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In the story "The Painted Door" by Sinclair Ross, how does Ann justify her discontent...

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carlet19 | Student, Grade 11 | Honors

Posted February 14, 2013 at 1:30 AM via web

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In the story "The Painted Door" by Sinclair Ross, how does Ann justify her discontent in her marriage?

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carol-davis | College Teacher | (Level 1) Educator Emeritus

Posted February 18, 2013 at 2:07 AM (Answer #1)

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Ann has been married to John for seven years.  During this terrible blizzard, Ann did not like being left alone. John’s obligation to his elderly father required him to walk ten miles both ways to see if everything was okay.  Selfishly, Ann did not want him to go; however, she would paint the rooms while he was gone in “The Painted Door” by Sinclair Ross.

What are Ann’s feelings about her marriage and husband?

Basically, Ann loves her husband. Her problem comes from the solitude and loneliness that she endures. Ann feels like an alien in her desolate farm.  The faraway farms that she can see only intensify her feeling of isolation.  John does not talk; consequently, Ann needs someone with whom to talk.

John works hard, and Ann shows nothing but ingratitude. Ann knows that he is trying to pay off the mortgage so that she can have the nice things that she wants.  

On the other hand, John listens to his wife, and he feels pride.  He still does not understand why she would marry someone like him.  He wants to buy her the nice things that she deserves.  That is why he works so hard.

After seven years his absence for a day still concerns her. His trust and earnestness control her again. Ann was eager and hopeful at first; then she became bitter, resentful, and lonely. John would eat and scarcely say a word. He would turn his “stupid brute tired eyes” on her and still say nothing.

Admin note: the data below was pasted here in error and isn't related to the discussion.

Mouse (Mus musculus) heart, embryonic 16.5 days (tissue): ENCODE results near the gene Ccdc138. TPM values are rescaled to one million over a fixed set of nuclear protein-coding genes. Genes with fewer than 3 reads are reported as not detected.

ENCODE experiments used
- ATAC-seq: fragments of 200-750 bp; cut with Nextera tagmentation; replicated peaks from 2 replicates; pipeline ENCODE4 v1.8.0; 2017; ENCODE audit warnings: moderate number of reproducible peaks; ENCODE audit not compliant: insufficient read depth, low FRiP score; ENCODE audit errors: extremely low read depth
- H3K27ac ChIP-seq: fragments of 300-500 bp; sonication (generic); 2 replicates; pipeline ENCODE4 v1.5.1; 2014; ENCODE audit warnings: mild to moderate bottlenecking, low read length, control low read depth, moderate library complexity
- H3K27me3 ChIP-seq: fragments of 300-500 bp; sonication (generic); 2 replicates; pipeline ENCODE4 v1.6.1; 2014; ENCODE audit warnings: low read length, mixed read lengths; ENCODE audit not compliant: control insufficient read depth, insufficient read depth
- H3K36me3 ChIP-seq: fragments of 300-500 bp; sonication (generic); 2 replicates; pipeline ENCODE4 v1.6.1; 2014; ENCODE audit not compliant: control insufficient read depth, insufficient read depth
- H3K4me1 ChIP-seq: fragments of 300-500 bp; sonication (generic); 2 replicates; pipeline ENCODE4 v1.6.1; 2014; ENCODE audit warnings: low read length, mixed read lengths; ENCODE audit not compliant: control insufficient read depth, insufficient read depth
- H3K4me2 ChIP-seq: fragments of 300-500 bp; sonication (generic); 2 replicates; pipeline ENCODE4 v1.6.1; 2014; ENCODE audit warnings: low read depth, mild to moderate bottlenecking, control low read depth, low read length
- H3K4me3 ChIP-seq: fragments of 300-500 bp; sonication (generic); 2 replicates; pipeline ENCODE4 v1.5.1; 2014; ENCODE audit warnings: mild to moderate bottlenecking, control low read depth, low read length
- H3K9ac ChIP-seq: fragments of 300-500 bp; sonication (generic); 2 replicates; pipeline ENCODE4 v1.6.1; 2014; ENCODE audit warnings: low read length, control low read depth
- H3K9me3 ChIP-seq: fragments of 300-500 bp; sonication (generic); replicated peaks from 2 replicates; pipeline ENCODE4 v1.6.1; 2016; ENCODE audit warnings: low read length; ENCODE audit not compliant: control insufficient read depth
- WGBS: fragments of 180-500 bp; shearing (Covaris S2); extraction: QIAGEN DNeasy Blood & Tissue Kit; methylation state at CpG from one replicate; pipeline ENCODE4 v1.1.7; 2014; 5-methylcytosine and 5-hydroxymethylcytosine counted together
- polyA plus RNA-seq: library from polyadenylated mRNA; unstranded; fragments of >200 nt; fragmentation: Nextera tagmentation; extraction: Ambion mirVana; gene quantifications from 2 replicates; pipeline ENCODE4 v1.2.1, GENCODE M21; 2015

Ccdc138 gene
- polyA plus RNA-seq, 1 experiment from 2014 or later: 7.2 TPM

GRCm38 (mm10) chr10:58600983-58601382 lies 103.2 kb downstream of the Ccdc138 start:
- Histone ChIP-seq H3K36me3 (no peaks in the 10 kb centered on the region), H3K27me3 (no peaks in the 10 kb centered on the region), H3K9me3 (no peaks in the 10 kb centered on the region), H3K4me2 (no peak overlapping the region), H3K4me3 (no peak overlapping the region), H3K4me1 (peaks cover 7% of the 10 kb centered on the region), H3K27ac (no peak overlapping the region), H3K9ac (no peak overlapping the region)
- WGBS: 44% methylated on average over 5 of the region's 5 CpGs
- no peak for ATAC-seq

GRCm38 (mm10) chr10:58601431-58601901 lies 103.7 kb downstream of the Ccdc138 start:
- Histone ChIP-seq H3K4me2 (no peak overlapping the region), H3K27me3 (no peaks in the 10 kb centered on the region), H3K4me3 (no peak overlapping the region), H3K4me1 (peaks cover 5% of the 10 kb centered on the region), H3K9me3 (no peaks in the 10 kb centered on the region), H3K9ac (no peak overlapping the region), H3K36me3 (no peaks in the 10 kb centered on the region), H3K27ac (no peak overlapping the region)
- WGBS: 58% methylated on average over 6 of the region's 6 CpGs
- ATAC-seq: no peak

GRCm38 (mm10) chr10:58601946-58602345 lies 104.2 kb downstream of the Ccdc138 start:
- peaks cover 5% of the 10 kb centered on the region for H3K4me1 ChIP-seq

It was not the life that she wanted--milking cows and hoeing potatoes.  Something John does not understand--losing their best years--this should be a slack time.  But all John understood was labor. John did not like dressing up in good shoes and a suit. He would rather stand at the window and count the days until spring. Then, this terrible life would start all over again.

As she painted Ann spoke to herself:

I knew we were going to have a storm - I told him so - but it doesn’t matter what I say. Big stubborn fool - he goes his own way anyway. It doesn’t matter what becomes of me. In a storm like this he’ll never get home. He won’t even try.

Sounding like a petulant child, Ann’s ungrateful attitude toward John and his hard work assures that she will continue to dwell in misery.  The more mature but possibly boring John may not ever be able to satisfy Ann.  Finally, Ann looks outside and sees how terrible the blizzard has gotten; and she decides that she will try to go to the barn and take care of the animals.  The wind is so strong that Ann cannot make it. 

After returning to the house, Steven shows up and hugs Ann to help her get warm and not be afraid.  The hug and his touch feel good. Steven tells Ann that John cannot make it back.  When they have eaten and played cards, the tension between them is solved when they have sex and wind up with Steven spending the night with Ann.

Ann concludes that this was wrong.  Steven has no remorse for betraying his friend.  Their liaison means nothing to him.  In her guilt, Ann discovers that John is the one that she really wants.  Of course, this realization comes too late.

John comes in the night and sees his friend and beloved wife in bed together.  In his grief, he wanders out into the cold and freezes to death. Ann understands when she finds a paint smudge on John’s palm when the men bring him back to the house.

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